Yes, per the requirements laid out in Public Acts 19-16 and 19-93 , employers are required to display the CHRO Sexual Harassment Prevention Poster in a “prominent and accessible location”. Employers who fail to display the CHRO harassment poster are subject to fines if found to be in violation of this requirement.
Additionally, the CHRO executive director has the right to assign a designated representative to enter the place of business, within normal business hours, and inspect the employer’s compliance with the requirements laid out in Public Acts 19-16 and 19-93.
Are employees who live in Connecticut but work for a company outside of Connecticut required to complete the state-mandated harassment training?
Yes. As long as the employer has three or more employees and any of those employees are based in the state of Connecticut, those Connecticut-based employees will be subject to the training requirements. For example, if a company has 50 employees and one of them is based in Connecticut, the lone employee in Connecticut is subject to the state training requirements.
How often do Connecticut employers need to provide harassment training?
Employers must provide harassment training at least every ten years. Providing harassment training more frequently than 10 years is advisable from both a culturally pragmatic and liability standpoint.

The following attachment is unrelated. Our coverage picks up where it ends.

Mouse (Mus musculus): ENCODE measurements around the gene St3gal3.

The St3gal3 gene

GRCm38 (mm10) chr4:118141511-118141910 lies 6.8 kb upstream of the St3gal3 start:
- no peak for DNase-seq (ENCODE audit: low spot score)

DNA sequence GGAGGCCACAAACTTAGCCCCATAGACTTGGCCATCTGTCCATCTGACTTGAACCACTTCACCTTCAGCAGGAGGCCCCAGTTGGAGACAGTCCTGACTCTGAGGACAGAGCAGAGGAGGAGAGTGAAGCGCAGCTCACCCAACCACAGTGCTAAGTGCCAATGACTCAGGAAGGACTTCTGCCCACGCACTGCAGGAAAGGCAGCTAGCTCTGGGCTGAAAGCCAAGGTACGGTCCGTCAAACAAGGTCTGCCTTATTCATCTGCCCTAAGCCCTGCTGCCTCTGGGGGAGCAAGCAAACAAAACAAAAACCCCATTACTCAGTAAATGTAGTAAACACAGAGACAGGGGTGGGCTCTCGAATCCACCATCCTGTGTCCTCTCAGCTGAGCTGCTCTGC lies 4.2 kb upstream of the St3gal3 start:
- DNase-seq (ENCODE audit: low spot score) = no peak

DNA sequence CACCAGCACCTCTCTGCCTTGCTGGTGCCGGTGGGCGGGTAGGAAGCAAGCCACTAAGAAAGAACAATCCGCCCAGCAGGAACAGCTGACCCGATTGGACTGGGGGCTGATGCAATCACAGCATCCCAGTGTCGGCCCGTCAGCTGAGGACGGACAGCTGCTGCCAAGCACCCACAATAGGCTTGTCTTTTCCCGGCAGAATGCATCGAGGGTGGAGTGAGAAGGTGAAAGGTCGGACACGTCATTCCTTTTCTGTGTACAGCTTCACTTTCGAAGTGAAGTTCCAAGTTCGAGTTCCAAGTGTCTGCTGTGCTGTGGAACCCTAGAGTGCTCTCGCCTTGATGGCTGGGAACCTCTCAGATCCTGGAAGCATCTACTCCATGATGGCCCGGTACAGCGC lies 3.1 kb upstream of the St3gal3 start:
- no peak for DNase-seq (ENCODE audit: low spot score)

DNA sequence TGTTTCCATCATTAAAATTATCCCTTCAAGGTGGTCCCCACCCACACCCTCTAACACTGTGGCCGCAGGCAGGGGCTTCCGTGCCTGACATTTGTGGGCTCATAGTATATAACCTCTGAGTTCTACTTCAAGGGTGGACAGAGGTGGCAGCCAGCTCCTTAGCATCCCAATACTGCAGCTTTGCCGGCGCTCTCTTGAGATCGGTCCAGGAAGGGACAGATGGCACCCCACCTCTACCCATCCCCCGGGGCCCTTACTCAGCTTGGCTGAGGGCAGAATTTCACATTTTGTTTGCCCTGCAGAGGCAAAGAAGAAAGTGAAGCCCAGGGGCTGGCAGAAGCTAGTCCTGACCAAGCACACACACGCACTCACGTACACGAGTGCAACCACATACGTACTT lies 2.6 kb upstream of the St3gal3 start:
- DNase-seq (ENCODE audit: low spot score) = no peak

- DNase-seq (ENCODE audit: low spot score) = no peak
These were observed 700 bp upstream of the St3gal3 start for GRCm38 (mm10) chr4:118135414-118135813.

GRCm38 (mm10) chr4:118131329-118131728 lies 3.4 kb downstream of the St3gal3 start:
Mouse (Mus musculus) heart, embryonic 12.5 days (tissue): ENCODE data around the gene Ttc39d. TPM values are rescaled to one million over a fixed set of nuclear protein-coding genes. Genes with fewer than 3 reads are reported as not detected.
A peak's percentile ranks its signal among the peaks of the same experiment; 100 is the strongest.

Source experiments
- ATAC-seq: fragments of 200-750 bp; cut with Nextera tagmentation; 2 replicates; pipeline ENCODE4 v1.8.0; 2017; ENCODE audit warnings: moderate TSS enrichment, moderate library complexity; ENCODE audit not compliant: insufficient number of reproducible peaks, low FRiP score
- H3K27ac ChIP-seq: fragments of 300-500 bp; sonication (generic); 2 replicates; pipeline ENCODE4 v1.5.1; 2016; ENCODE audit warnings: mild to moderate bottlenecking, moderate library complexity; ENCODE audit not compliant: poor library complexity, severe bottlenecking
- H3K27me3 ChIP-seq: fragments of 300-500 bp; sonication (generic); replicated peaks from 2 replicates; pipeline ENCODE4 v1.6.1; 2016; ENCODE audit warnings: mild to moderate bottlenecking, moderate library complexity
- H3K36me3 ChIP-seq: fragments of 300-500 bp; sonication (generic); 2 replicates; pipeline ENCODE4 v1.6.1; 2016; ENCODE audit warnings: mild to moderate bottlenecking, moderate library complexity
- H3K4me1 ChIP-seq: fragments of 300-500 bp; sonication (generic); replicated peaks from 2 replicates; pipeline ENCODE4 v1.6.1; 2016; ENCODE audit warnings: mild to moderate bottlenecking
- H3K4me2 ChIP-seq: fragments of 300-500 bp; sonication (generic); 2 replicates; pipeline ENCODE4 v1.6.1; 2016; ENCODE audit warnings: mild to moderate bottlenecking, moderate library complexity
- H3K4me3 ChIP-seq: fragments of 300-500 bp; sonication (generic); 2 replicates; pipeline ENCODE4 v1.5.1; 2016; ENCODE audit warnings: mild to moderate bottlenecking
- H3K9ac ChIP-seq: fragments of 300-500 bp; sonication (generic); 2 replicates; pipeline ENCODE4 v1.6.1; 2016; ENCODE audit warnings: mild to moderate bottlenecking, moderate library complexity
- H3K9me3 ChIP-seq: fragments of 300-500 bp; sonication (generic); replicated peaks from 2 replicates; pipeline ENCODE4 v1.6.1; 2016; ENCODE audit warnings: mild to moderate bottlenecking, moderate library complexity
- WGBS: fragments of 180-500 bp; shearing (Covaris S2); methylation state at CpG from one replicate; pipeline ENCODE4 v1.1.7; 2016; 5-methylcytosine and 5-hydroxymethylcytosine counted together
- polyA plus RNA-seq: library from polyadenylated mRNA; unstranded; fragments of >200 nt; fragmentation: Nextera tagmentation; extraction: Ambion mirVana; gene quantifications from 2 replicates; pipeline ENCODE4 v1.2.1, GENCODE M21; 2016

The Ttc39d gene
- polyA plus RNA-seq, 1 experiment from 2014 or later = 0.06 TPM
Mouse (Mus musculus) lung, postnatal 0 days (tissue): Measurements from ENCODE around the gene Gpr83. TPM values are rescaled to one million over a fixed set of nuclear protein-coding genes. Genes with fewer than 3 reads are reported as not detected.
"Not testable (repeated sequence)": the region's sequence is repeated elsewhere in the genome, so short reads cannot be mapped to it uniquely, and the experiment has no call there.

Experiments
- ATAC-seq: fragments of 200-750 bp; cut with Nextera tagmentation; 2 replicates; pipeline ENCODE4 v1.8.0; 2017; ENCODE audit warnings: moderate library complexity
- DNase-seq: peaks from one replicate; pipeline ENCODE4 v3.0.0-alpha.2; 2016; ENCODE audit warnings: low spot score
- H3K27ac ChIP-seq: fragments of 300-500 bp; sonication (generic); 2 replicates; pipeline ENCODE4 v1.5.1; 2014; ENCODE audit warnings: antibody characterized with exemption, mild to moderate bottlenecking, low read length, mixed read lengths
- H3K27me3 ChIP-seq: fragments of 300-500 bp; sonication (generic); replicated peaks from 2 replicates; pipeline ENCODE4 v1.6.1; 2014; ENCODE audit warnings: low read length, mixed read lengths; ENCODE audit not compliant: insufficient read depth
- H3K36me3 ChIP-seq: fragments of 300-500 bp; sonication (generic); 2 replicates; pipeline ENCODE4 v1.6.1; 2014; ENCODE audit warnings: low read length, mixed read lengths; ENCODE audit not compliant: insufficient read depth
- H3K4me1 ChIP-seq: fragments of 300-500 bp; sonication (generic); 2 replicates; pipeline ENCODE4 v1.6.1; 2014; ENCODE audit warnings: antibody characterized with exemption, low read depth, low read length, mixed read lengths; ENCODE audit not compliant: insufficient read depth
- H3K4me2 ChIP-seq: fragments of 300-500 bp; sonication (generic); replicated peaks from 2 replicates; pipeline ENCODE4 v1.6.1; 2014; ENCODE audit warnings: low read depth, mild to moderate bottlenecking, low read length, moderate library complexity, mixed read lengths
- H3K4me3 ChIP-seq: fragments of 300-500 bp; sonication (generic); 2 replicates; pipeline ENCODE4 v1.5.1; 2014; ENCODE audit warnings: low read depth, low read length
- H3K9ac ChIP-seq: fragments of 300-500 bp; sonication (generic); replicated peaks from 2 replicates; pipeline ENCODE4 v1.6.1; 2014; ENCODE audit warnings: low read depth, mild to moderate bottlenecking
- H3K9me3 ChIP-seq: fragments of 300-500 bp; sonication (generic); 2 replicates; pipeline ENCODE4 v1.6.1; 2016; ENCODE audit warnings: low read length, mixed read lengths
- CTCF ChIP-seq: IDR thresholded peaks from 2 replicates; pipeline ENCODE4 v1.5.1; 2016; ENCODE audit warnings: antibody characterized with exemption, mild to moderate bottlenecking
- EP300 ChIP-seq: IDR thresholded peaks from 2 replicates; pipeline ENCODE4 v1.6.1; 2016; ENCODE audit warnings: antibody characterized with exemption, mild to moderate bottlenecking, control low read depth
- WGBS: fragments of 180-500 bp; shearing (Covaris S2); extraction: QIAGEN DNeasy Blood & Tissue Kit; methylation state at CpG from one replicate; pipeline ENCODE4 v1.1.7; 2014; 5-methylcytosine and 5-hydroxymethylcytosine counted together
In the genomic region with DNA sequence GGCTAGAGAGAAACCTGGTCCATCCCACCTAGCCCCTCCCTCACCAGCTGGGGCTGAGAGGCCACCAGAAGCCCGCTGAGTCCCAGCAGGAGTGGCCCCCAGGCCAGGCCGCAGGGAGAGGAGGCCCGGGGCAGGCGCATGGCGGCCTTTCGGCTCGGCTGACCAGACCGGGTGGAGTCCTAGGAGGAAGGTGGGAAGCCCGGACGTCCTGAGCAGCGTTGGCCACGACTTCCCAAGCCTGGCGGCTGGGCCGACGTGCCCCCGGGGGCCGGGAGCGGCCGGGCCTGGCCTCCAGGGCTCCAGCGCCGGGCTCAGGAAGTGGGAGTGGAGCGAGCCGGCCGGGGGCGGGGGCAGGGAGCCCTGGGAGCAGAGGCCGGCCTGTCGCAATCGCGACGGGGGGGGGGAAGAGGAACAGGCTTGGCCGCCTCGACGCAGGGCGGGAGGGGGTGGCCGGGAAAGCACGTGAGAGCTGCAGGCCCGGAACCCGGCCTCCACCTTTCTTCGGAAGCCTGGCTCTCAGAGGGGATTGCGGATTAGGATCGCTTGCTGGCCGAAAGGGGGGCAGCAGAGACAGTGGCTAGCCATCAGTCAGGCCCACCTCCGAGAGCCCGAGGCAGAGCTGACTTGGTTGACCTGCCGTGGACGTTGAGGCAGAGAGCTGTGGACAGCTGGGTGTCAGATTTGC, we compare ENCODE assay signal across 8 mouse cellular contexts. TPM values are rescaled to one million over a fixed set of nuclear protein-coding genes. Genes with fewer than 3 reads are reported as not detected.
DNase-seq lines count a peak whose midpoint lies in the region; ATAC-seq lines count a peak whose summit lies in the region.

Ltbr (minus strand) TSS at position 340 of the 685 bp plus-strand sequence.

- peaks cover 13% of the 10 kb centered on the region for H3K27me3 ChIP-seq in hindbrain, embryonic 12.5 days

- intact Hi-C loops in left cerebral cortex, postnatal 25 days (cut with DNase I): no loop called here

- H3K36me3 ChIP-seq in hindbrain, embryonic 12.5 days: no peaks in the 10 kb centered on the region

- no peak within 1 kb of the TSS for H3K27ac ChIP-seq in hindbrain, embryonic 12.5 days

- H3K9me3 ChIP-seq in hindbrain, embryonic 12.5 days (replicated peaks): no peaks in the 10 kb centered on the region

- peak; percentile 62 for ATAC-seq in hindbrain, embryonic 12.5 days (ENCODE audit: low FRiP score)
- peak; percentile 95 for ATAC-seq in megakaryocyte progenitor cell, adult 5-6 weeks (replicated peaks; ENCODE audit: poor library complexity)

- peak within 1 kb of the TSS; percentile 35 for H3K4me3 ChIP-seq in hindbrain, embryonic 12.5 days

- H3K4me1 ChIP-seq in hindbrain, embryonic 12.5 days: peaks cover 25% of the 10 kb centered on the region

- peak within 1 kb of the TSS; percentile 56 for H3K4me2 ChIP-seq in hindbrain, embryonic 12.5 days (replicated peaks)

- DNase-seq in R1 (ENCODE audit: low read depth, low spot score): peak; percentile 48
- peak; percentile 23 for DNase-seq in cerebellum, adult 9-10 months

What ‘corrective action’ is allowed under Connecticut harassment laws?
If an employee has made a claim of sexual harassment, an employer may, only with written consent from the employee, accommodate or otherwise seek to alleviate the employee’s circumstances by assigning them to a different work schedule, work location, or taking other significant steps to change the employee’s work environment.
It is key that an employer understands that these changes can only be made with the employee’s consent and that the focus of the remediation must not inadvertently or intentionally punish the employee who has experienced harassment. To avoid running afoul of the anti-retaliation provisions of Connecticut state law, any change to the terms or conditions of the whistleblowing employee must be consented to in writing and must be in the employee’s best interest.